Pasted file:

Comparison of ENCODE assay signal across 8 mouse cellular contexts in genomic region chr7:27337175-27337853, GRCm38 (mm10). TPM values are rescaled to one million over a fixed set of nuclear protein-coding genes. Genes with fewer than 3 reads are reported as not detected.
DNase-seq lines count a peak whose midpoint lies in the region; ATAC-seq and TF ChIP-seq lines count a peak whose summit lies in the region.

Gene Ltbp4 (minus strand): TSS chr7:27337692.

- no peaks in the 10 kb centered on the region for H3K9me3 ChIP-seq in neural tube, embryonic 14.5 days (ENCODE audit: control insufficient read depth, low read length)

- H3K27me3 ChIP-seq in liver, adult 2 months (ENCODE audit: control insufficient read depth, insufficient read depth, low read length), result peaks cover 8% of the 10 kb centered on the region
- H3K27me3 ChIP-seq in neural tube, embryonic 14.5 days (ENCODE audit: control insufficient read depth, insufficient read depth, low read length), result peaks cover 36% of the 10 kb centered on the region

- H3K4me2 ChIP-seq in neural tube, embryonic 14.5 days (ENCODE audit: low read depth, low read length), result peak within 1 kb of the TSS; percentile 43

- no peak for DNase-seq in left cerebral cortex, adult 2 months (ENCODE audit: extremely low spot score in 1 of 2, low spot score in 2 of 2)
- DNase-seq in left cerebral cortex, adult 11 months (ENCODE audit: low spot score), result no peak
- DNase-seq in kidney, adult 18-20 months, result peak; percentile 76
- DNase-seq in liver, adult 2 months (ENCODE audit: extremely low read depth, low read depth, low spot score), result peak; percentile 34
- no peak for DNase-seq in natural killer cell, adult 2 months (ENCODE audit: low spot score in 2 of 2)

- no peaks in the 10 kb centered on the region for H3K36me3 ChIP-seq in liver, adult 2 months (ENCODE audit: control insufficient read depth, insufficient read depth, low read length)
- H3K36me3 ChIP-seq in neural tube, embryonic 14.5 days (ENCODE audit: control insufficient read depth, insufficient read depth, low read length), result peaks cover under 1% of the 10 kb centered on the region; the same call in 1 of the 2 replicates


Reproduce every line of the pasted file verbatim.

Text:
Comparison of ENCODE assay signal across 8 mouse cellular contexts in genomic region chr7:27337175-27337853, GRCm38 (mm10). TPM values are rescaled to one million over a fixed set of nuclear protein-coding genes. Genes with fewer than 3 reads are reported as not detected.
DNase-seq lines count a peak whose midpoint lies in the region; ATAC-seq and TF ChIP-seq lines count a peak whose summit lies in the region.

Gene Ltbp4 (minus strand): TSS chr7:27337692.

- no peaks in the 10 kb centered on the region for H3K9me3 ChIP-seq in neural tube, embryonic 14.5 days (ENCODE audit: control insufficient read depth, low read length)

- H3K27me3 ChIP-seq in liver, adult 2 months (ENCODE audit: control insufficient read depth, insufficient read depth, low read length), result peaks cover 8% of the 10 kb centered on the region
- H3K27me3 ChIP-seq in neural tube, embryonic 14.5 days (ENCODE audit: control insufficient read depth, insufficient read depth, low read length), result peaks cover 36% of the 10 kb centered on the region

- H3K4me2 ChIP-seq in neural tube, embryonic 14.5 days (ENCODE audit: low read depth, low read length), result peak within 1 kb of the TSS; percentile 43

- no peak for DNase-seq in left cerebral cortex, adult 2 months (ENCODE audit: extremely low spot score in 1 of 2, low spot score in 2 of 2)
- DNase-seq in left cerebral cortex, adult 11 months (ENCODE audit: low spot score), result no peak
- DNase-seq in kidney, adult 18-20 months, result peak; percentile 76
- DNase-seq in liver, adult 2 months (ENCODE audit: extremely low read depth, low read depth, low spot score), result peak; percentile 34
- no peak for DNase-seq in natural killer cell, adult 2 months (ENCODE audit: low spot score in 2 of 2)

- no peaks in the 10 kb centered on the region for H3K36me3 ChIP-seq in liver, adult 2 months (ENCODE audit: control insufficient read depth, insufficient read depth, low read length)
- H3K36me3 ChIP-seq in neural tube, embryonic 14.5 days (ENCODE audit: control insufficient read depth, insufficient read depth, low read length), result peaks cover under 1% of the 10 kb centered on the region; the same call in 1 of the 2 replicates